A: “Having lost friends, colleagues and family members to this pandemic, I know all too well the pain and devastation it causes. I thank God every day for his grace and for giving me the strength and courage to make a difference in the lives of all whom I serve.”
Q: Your typical day entails?
A: “My days are long. I am doing so many things in one go that I even surprise myself! That’s the beauty of having a nursing background, you learn the art of multitasking! It’s very busy with many student, staff meetings, online teaching sessions, administration duties, research supervision and attending other committee meetings. I ensure I still make time for my family.”
Q: What is your thought on the 3rd wave of COVID-19?
A: “Well, the shape of South Africa’s third wave largely depends on each and every one of us. Yes, we have already heard that the 3rd wave has hit many parts of the Free State and Northern Cape three weeks ago and started in Gauteng less than a fortnight ago. It is difficult to gauge the infection severity at this point in time, with this 3rd wave but whatever it looks like, we know it will cause death and hospitalisation and again put the healthcare system under pressure.
What we can do as responsible citizens is ensure that there is no time for complacency. We have learnt bitter lessons from the 1st and 2nd waves of this pandemic and our focus must now be on containment and ensuring that clusters of cases, related to a specific place or event, do not result in widespread community transmission. We must be able to contain infections at DUT and our behaviour remains key to preventing COVID-19. Monitoring, surveillance and outbreak response management is also vital to ensure we are able to closely track and respond appropriately.”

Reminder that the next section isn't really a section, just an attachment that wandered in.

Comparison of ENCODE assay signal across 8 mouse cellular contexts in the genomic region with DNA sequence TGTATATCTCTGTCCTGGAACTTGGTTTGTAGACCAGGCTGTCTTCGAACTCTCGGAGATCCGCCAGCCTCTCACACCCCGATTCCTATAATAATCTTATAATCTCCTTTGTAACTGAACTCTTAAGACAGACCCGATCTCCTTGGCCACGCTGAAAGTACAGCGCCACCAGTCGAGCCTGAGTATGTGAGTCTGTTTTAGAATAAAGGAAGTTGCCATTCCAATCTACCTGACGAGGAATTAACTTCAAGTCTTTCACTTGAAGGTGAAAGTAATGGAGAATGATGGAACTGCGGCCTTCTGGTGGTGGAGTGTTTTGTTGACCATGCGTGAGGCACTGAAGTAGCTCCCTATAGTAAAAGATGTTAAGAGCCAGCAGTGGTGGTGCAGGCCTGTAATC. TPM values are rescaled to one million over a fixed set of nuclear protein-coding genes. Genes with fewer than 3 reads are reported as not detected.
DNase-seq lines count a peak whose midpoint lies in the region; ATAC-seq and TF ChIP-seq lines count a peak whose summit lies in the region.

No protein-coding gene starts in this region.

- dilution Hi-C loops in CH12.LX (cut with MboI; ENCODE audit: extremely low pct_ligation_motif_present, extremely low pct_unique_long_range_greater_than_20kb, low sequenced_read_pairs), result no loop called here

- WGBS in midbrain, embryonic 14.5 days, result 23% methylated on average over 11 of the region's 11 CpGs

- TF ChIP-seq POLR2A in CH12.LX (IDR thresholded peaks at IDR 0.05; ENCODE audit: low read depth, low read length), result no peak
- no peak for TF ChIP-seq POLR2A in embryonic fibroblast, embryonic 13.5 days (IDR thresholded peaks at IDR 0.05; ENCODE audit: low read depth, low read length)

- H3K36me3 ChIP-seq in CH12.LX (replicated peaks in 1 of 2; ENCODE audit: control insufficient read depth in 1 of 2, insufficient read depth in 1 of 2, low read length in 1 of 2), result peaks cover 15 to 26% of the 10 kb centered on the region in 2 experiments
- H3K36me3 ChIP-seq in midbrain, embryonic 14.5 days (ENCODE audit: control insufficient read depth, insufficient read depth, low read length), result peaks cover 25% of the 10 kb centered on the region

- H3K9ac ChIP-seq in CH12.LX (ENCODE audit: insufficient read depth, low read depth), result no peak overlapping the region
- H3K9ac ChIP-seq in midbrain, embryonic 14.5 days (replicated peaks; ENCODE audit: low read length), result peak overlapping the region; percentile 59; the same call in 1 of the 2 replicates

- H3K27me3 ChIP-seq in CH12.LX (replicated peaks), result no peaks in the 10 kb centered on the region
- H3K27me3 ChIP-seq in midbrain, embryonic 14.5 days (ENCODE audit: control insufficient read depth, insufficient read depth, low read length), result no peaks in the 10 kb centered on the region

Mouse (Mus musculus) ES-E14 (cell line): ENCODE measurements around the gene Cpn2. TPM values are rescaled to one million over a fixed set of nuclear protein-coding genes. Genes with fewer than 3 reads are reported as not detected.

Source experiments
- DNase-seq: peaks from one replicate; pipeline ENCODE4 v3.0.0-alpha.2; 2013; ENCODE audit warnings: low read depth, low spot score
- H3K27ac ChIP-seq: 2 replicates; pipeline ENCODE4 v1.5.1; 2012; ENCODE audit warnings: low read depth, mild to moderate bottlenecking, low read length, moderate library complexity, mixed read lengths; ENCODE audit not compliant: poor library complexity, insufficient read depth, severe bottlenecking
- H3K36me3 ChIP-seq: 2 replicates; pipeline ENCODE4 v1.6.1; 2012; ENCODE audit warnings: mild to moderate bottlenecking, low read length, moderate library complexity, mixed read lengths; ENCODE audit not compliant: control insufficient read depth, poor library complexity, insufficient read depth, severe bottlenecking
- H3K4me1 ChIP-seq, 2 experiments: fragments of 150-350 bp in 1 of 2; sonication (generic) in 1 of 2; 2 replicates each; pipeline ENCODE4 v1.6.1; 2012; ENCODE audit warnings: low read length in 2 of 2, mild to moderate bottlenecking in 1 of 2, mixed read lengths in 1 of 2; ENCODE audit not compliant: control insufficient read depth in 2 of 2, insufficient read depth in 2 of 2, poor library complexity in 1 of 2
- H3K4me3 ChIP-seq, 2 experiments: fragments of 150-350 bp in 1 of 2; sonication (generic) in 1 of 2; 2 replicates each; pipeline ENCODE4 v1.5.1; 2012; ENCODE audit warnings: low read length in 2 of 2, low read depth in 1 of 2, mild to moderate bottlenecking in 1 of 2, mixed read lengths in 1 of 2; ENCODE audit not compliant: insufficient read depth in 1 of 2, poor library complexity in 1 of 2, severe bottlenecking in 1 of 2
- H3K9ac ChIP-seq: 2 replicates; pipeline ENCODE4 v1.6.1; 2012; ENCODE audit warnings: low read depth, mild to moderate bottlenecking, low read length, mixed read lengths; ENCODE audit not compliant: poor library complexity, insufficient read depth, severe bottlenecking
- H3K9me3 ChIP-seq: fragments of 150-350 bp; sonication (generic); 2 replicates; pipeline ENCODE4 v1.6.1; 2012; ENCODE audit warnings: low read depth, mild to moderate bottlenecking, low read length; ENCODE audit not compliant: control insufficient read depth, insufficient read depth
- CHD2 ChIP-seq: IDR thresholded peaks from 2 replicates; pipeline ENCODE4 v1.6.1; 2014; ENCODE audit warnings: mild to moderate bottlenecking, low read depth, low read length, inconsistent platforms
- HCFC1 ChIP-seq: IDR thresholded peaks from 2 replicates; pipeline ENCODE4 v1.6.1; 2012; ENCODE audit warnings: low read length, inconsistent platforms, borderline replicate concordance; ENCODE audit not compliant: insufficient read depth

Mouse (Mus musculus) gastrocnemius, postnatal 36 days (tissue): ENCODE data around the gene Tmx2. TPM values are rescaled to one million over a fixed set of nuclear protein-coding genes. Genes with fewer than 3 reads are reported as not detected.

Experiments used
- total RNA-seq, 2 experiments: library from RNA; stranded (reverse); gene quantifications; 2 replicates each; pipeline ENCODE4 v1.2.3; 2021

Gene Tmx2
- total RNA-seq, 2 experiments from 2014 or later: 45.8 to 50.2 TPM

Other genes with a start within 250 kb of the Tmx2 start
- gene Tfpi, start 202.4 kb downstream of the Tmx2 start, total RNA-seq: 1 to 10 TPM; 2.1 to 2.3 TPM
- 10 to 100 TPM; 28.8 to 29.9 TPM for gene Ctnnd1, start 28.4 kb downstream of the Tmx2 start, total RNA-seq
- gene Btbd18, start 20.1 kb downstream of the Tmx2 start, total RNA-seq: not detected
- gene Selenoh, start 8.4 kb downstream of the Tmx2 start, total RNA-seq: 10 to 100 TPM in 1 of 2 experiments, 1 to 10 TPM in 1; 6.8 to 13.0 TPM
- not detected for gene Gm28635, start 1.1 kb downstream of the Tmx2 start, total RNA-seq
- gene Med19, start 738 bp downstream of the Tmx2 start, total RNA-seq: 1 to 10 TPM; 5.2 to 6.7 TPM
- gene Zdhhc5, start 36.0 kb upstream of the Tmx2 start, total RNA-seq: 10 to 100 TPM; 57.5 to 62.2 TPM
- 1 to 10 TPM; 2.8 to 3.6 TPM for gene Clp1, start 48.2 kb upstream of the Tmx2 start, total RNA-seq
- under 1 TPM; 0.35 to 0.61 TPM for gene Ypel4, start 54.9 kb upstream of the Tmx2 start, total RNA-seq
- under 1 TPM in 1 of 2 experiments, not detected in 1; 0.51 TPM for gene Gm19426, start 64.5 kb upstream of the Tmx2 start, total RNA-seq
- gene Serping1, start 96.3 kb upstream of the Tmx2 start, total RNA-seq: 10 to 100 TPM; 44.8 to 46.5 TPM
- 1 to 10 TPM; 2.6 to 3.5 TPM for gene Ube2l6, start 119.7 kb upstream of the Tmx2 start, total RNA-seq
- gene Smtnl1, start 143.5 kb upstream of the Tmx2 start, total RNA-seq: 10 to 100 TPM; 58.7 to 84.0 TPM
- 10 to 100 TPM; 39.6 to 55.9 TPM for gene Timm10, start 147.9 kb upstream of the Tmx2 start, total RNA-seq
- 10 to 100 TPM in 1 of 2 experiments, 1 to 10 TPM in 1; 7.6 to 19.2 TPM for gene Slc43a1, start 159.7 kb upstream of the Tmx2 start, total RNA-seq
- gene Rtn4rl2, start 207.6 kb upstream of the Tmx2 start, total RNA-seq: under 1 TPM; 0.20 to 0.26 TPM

Q: Have you been vaccinated? What is your take on the vaccine?
A: “Yes, I have taken the vaccination. Vaccinations are a safe and effective way to prevent diseases and save lives. Putting it simply, if someone was throwing me a lifeline, why would I say no? It is my humble opinion that, COVID-19 is going to be around for a long time. What people need to understand is that the vaccine does not mean that a person may not contract COVID-19. What it means is that, should a person contract COVID-19, they would have better immunity allowing them to fight off the disease. This will further allow the person to delay their hospitalisation or chances of complications with the infection. One has to remember that immunity comes from the immune system’s ability to remember an infection. Using this immune memory, the body will know how to fight if it encounters the disease again.
Q: When not at work, what do you do for fun?
A: “I cook, I bake, recently started taking long walks again and I enjoy watching Indian movies.”
Q: If you were not a healthcare worker, what would you be and why?
A: “Growing up, I wanted to be a teacher and coming from humble beginnings, I didn’t really have the means to do that. Life seemed to take me in a roundabout way to do what I enjoy doing, impart knowledge. The best part is knowing, that there are individuals in all parts of the world using at least a tiny bit of that knowledge to make a difference in someone’s life.”